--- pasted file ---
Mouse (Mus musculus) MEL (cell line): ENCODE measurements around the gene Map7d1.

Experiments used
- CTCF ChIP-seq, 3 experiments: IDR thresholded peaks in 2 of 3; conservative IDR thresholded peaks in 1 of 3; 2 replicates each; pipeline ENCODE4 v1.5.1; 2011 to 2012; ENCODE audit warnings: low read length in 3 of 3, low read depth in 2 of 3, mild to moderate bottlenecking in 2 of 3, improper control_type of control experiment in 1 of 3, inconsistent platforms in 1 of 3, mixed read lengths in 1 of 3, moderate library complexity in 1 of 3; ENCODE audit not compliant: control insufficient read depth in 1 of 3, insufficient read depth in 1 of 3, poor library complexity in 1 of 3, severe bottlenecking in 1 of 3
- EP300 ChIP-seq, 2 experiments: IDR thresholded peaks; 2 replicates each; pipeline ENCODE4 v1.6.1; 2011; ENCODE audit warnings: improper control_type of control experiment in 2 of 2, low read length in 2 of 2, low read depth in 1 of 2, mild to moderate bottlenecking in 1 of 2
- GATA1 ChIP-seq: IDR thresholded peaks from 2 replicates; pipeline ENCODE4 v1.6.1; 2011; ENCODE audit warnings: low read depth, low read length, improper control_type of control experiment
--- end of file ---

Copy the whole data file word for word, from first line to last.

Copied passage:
Mouse (Mus musculus) MEL (cell line): ENCODE measurements around the gene Map7d1.

Experiments used
- CTCF ChIP-seq, 3 experiments: IDR thresholded peaks in 2 of 3; conservative IDR thresholded peaks in 1 of 3; 2 replicates each; pipeline ENCODE4 v1.5.1; 2011 to 2012; ENCODE audit warnings: low read length in 3 of 3, low read depth in 2 of 3, mild to moderate bottlenecking in 2 of 3, improper control_type of control experiment in 1 of 3, inconsistent platforms in 1 of 3, mixed read lengths in 1 of 3, moderate library complexity in 1 of 3; ENCODE audit not compliant: control insufficient read depth in 1 of 3, insufficient read depth in 1 of 3, poor library complexity in 1 of 3, severe bottlenecking in 1 of 3
- EP300 ChIP-seq, 2 experiments: IDR thresholded peaks; 2 replicates each; pipeline ENCODE4 v1.6.1; 2011; ENCODE audit warnings: improper control_type of control experiment in 2 of 2, low read length in 2 of 2, low read depth in 1 of 2, mild to moderate bottlenecking in 1 of 2
- GATA1 ChIP-seq: IDR thresholded peaks from 2 replicates; pipeline ENCODE4 v1.6.1; 2011; ENCODE audit warnings: low read depth, low read length, improper control_type of control experiment